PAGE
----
UPDATE (Feb. 3, 2023): Steven Tyler had previously been identified as Defendant Doe 1 in the lawsuit, however, the court granted legal approval to formally named the singer as the defendant in the case on Feb. 1, according to Entertainment Weekly. The complaint, filed by Julia Misley (formerly known as Julia Holcomb), accuses the Aerosmith frontman of sexual assault, coercion of an abortion and involuntary infamy. 

A new lawsuit has been filed that suggests that Aerosmith frontman Steven Tyler was involved with the sexual assault of a minor in the '70s. The lawsuit was filed in California where legislation has waived the statute of limitations on childhood sexual abuse allegations.

The suit, according to a report from Rolling Stone, accuses him of sexual assault, sexual battery and intentional infliction of emotional distress.

In court documents obtained by Rolling Stone, the plaintiff Julia Holcomb alleged that the singer convinced her mother to grant him guardianship over her when she was just 16-years-old (at that time Tyler would have been 25), and that she lived with him and engaged in a sexual relationship with the singer between 1973 and their split three years later.

Tyler's name is not specifically mentioned in the lawsuit, which proclaims the defendant as "Doe," but as Rolling Stone pointed out, Holcomb has previously spoken about her experience with Tyler in the past and the lawsuit directly quotes from his memoir with the timelines matching up.

Tyler's book included a passage in which the Aerosmith singer comments that he "almost took a teen bride," adding, “her parents fell in love with me, signed a paper over for me to have custody, so I wouldn’t get arrested if I took her out of state. I took her on tour with me.”

Holcomb alleges in her suit that she felt "powerless to resist" this singer and was "coerced and persuaded" into believing that she was in a "romantic love affair." She details her first meeting with Tyler taking place just after her 16th birthday at a concert in Portland, Oregon. She was taken to his hotel room where they allegedly discussed her age and why she was out at night by herself. It was during that night that Tyler allegedly first "performed various acts of criminal sexual conduct upon her."

The singer also allegedly purchased her a plane ticket to their next show in Seattle as she was unable to legally travel with him across state lines. Eventually meeting with Holcomb's family, a deal was allegedly struck to grant Tyler guardianship, one in which Holcomb says her family was promised that the singer would enroll her in classes and take care of her health care, promises that were not met.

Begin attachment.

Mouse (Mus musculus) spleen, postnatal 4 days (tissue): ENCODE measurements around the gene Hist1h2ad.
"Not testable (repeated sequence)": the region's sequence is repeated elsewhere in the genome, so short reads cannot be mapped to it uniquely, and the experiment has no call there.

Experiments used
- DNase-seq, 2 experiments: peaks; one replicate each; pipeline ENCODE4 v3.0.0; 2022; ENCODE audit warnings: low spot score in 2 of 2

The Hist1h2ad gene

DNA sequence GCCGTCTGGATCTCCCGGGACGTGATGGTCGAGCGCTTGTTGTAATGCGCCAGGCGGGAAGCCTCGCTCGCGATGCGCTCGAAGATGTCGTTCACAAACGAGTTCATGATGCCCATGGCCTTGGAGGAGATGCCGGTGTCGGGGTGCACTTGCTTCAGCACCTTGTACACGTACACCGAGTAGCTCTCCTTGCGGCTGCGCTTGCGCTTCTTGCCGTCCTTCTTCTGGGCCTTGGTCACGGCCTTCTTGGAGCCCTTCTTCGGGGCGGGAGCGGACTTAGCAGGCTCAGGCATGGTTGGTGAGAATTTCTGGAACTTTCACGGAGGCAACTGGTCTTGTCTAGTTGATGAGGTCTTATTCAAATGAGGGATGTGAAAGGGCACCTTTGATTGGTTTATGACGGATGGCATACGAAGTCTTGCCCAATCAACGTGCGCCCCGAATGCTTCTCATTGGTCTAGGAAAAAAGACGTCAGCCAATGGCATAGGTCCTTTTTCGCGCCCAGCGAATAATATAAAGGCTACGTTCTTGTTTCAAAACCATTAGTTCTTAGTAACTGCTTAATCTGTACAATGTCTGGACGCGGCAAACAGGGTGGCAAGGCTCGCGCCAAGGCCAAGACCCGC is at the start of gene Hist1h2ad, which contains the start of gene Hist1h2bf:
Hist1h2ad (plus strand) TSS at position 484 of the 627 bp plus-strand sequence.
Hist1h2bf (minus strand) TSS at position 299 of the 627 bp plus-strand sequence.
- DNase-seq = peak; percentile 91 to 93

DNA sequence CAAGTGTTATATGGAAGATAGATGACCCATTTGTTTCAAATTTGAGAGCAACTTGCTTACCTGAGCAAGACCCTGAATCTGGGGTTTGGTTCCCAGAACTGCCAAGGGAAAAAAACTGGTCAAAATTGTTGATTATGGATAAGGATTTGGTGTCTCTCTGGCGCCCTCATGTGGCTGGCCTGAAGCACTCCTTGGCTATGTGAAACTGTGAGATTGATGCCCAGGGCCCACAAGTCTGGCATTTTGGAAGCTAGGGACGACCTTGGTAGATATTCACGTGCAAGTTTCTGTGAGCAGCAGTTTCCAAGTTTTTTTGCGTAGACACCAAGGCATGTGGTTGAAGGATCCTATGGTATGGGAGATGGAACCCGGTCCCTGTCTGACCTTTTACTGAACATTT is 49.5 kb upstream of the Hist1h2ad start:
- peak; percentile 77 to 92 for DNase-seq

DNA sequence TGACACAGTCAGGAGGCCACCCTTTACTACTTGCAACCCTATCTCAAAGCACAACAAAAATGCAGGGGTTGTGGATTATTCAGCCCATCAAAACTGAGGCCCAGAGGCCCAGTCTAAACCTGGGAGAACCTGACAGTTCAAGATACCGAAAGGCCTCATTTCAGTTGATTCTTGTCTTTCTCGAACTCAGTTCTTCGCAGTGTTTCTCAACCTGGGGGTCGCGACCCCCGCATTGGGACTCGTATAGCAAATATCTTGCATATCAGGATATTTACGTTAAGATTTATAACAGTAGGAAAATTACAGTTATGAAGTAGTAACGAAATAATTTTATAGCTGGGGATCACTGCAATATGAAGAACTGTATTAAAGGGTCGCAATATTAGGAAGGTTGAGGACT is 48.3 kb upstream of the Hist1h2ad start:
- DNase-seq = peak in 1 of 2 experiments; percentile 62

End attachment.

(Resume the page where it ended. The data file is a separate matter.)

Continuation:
Holcomb alleges that she got pregnant with Tyler's son when she was just 17, but got an abortion after the singer insisted that she terminate the pregnancy following an apartment fire. It's alleged that he told Holcomb that he feared for the effect the smoke inhalation and lack of oxygen would have on their child.

The suit claims that Holcomb was told by a medical professional that the baby had not been harmed by the fire. This event was a turning point in the relationship, as Tyler had allegedly threatened to stop supporting her if she didn't proceed with the abortion. After she had the procedure, she left Tyler and returned home to start a new life. She says that she had moved on until the singer wrote about their experiences in his memoir without her consent, even listing her misspelled name (Julia Halcomb) in the book's acknowledgements.

Holcomb has previously shared the alleged details of her time with Tyler on the anti-abortion website Lifesitenews, in the 2021 documentary Look Away that focused on sexual abuse in rock culture and appearing on talk shows such as Tucker Carlson's show.

“I became lost in a rock and roll culture. In Steven’s world it was sex, drugs, and rock and roll, but it seemed no less chaotic than the world I left behind. I didn’t know it yet, but I would barely make it out alive,” Holcomb wrote in 2011. “I could not believe he was even asking me to have an abortion at this stage. He spent over an hour pressing me to go ahead and have the abortion. He said that I was too young to have a baby and it would have brain damage because I had been in the fire and taken drugs.”

California's Child Victims Act was enacted in 2019 to lift the statute of limitations for survivors of childhood sexual abuse, granting a three-year window to come forward with allegations. That window is set to close tomorrow (Dec. 31), with Holcomb's suit being filed just ahead of the deadline.

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